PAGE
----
Category Archives: Fodor

Post-Colombia Time Warp

I’ve been in some sort of time warp for the past six weeks. Ever since returning from Colombia it seems that life has thrown one unexpected curveball at me after the other. My coping mechanism, of course, has been to read voraciously. There was one week where I was too sick to even hold a book (thank you stress, recycled airplane air and sudden temperature changes) but otherwise I have been using my oldest friend for some serious escapism of late.

The eight or so books that I ended up taking with me to the country that is home to: a cosmopolitan city set high in the Andes, remote jungles of the Sierra Nevada,  mountain villages, deserted beaches and coca plantations turned out to be just the right amount. When it poured non-stop for our first two nights in Bogota, we acclimatized by pub-hopping in the student-filled Candelaria district, reading, and enjoying a good dose of Colombian Netflix (so much better than in Canada!). I tore through the first two books with me – Sarah Winman’s When God was a Rabbit and Amor Towles’ Rules of Civility – but loved them both too much to leave them behind. Instead I guiltily wrapped them back up in Safeway bags and re-deposited them  at the bottom of my back pack (okay, Andrew’s back pack). The night before we set out on a 5 day hike through a remote jungle, destined to visit the 1,200 year-old Ciudad Perdida, I weighed (quite literally) my choices: One book? Two books? No books? I settled on one and although the humidity, strenuous climbs and suspect drinking water kept me from making much headway I still found the worn pages of Milan Kundera’s The Unbearable Lightness of Being to be a great comfort nestled next to me while I dozed in the hammock every afternoon. And then, three weeks were gone and as though planned to the tee, I found myself finishing the last couple of pages of Hemingway’s A Farewell to Arms as our plane landed back in YYC; thereby concluding my vacation with exaggerated solemnity.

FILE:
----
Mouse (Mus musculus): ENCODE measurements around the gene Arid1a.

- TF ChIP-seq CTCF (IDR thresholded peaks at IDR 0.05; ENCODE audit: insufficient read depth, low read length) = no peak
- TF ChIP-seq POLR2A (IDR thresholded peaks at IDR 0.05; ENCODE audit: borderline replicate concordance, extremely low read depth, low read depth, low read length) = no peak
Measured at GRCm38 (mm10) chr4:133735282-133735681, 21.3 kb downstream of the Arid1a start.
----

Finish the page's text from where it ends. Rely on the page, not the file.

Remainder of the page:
I won’t go into the rest of my reads from that time now as a number of them deserve their own post (A Clockwork Orange, chief among them!). For now I’ll leave you with some pictures from the once shunned South American gem that is Colombia.

Fishing boats Taganga

Fishing boats Taganga

Clouds over the Andes

Clouds over the Andes

Young Kogi girl

Young Kogi girl

Traditional Kogi village

Traditional Kogi village

Ciudad Perdida

Ciudad Perdida

Kogi family at camp

Kogi family at camp

The guards of the Ciudad

The guards of the Ciudad

Colombian Starbucks

Colombian Starbucks

Fishing boats Cartagena

Fishing boats Cartagena

Soccer on the beach. Downtown Cartagena in the background.

Soccer on the beach. Downtown Cartagena in the background.

On the nightstand: The Bishop’s Man by Linden MacIntyre

Oh the dilemma

If ever there was a time to adopt an e-reader, it’s now. My sister-in-law gave me hers last year, saying that with two kids under the age of 4, reading was so far down her list of priorities that she’d never use it.